Located in the neck, the thyroid gland is responsible for producing a range of hormones that regulate the body's metabolism (chemical reactions in the body that help it function and grow). Hyperthyroidism (overactive thyroid) occurs when the thyroid gland makes too much thyroid hormone.
Hyperthyroidism occurs more commonly in adolescents and more often in girls than boys. However, hyperthyroidism can occur in younger children of both genders.
Symptoms of hyperthyroidism in children may include:
- Enlarged thyroid gland
- Weight loss
- Excessive sweating or feeling warm when others are comfortable
- Fast or irregular heartbeat
- Moodiness or irritability
- Bulging or prominent eyes
- Hand tremors
- Trouble sleeping
- Frequent bowel movements
- Poor school performance
Hyperthyroidism in children may be caused by:
- Graves disease. Graves disease is an autoimmune thyroid condition and is the most common cause of hyperthyroidism in children. With Graves disease, the body's immune system makes antibodies that overstimulate the thyroid gland and cause it to be overactive. With time, the thyroid gland grows larger. Graves disease can also cause the tissues behind the eyes to swell, causing the eyes to be prominent or bulge.
- Hashimoto thyroiditis. Hashimoto thyroiditis is an autoimmune disorder in which the thyroid gland is usually enlarged. This usually causes hypothyroidism (underactive thyroid), but it can sometimes cause the gland to release too much thyroid hormone or develop thyroid nodules. This is a less common cause of hyperthyroidism.
- Subacute thyroiditis. Subacute thyroiditis is caused by a viral infection. The infection may cause the thyroid to become painful and inflamed and release too much thyroid hormone. The thyroid usually returns to normal once the infection clears. Hyperthyroidism caused by subacute thyroiditis is rarely permanent.
Diagnosis of Hyperthyroidism
Your child's doctor at Riley at IU Health can use the following exams and tests to diagnose hyperthyroidism:
- Physical exam. Your child's doctor can feel the thyroid by physically examining the neck. An enlarged thyroid gland may indicate a thyroid problem.
- Blood test. Your child's doctor can perform a blood test to confirm a diagnosis of hyperthyroidism. In hyperthyroidism, blood tests show high levels of the thyroid hormones triiodothyronine (T3) and thyroxine (T4) and decreased levels of thyroid-stimulating hormone (TSH).
Hyperthyroidism is most commonly treated with:
- Anti-thyroid medicine. Anti-thyroid medicine causes the thyroid gland to make and release fewer hormones. About 20-30 percent of children can safely stop the use of anti-thyroid medicine after two years of treatment. This medicine may lead to hypothyroidism if the dose is too high. If this happens, your child’s medication dose may need to be decreased.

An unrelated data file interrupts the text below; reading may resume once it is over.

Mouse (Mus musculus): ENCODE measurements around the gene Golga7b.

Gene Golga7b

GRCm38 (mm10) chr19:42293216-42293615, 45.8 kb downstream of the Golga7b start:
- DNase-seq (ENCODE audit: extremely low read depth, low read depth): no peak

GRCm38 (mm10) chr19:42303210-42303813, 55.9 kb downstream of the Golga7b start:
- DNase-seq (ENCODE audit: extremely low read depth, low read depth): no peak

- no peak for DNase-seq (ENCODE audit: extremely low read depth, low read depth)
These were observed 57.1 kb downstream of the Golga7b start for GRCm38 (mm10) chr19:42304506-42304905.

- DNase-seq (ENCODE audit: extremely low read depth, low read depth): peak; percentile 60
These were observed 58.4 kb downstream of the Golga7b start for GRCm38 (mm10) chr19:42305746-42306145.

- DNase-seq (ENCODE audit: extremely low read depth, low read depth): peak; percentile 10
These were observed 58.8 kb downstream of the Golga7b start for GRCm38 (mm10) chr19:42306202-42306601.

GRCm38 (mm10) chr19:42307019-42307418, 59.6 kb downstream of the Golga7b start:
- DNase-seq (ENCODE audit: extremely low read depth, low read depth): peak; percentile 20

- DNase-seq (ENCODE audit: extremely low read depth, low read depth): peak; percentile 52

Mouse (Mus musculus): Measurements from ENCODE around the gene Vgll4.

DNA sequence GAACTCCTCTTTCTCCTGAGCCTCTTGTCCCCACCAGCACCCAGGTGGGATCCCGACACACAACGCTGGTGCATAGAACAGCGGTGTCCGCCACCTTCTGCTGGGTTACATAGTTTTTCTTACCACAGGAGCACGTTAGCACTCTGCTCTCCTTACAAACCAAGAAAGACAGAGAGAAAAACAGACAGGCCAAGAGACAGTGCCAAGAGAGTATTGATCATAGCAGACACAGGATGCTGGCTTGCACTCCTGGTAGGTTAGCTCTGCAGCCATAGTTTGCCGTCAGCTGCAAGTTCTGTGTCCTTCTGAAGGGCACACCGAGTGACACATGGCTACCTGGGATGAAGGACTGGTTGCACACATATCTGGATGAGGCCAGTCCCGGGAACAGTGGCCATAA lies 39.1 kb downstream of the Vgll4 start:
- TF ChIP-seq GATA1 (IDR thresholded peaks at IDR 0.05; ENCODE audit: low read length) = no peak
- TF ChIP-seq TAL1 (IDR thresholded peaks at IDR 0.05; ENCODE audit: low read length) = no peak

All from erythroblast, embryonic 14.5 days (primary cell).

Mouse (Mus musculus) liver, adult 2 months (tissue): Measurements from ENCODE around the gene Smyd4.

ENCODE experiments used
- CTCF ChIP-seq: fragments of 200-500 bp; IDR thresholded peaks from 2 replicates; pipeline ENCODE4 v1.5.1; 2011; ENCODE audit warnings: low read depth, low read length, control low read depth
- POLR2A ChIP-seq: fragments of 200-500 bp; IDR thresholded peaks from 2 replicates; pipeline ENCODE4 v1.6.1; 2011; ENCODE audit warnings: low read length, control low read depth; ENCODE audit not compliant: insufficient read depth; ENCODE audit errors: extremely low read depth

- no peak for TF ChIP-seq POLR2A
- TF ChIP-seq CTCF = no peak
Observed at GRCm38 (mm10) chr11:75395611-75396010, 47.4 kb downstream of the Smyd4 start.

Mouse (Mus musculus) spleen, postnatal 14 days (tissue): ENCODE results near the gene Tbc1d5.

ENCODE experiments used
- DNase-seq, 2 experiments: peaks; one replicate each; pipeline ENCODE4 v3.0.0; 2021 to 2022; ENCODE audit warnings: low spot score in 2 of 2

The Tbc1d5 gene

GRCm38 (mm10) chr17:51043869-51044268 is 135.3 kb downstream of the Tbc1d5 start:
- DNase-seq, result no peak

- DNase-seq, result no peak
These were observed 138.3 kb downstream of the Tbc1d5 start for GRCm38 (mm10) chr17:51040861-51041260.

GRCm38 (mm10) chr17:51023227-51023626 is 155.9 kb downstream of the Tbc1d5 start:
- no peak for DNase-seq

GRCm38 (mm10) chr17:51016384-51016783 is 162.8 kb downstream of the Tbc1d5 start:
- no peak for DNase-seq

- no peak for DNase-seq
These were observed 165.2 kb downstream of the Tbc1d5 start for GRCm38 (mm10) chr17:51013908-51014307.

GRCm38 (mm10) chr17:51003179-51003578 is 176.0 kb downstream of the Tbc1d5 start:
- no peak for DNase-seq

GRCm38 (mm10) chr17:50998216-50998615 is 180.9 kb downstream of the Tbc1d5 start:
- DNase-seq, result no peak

- Radioactive iodine. Older children and teenagers can take radioactive iodine. Taken as a capsule or drink, radioactive iodine slowly destroys the thyroid gland over a period of months. If your child experiences side effects from using anti-thyroid medicine, such as hives, itching, rash, joint pain or low white blood cell count, or if the medicine stops working, he or she may also take radioactive iodine. This causes hypothyroidism, so your child will need to take levothyroxine every day for life if he or she undergoes this treatment. Radioactive iodine and thyroid medicine are safe for use in children.
- Thyroid surgery. Rarely, if treatment with medicine is not enough, the thyroid gland may be surgically removed. This treatment carries risks, though. Risks include damage to the parathyroid glands (leads to low calcium and high phosphorous in the blood) and laryngeal nerves (causes a hoarse voice). Removal of the thyroid causes hypothyroidism, so your child will need to take levothyroxine every day for life if he or she undergoes this treatment.
Hyperthyroidism responds well to treatment and is a manageable condition.
Key Points to Remember
Key Points to Remember
- Hyperthyroidism occurs when the thyroid gland produces too much thyroid hormone.
- Graves disease is the most common cause of hyperthyroidism in children.
- Anti-thyroid medicine causes the thyroid gland to make less thyroid hormone and is one of the common treatments for hyperthyroidism.
- Radioactive iodine may be used to treat hyperthyroidism in older children and teenagers.
- If treatment of hyperthyroidism causes permanent hypothyroidism, your child will have to take a thyroid pill every day for life.
Support Services & Resources
Support Services & Resources
Visit the links below to learn more about hyperthyroidism and discover support groups and resources.
Riley at IU Health offers a broad range of supportive services to make life better for families who choose us for their children's care.
This website by the U.S. National Library of Medicine provides in-depth information about hyperthyroidism.
Read this online brochure from the American Thyroid Association to learn more about Graves disease.
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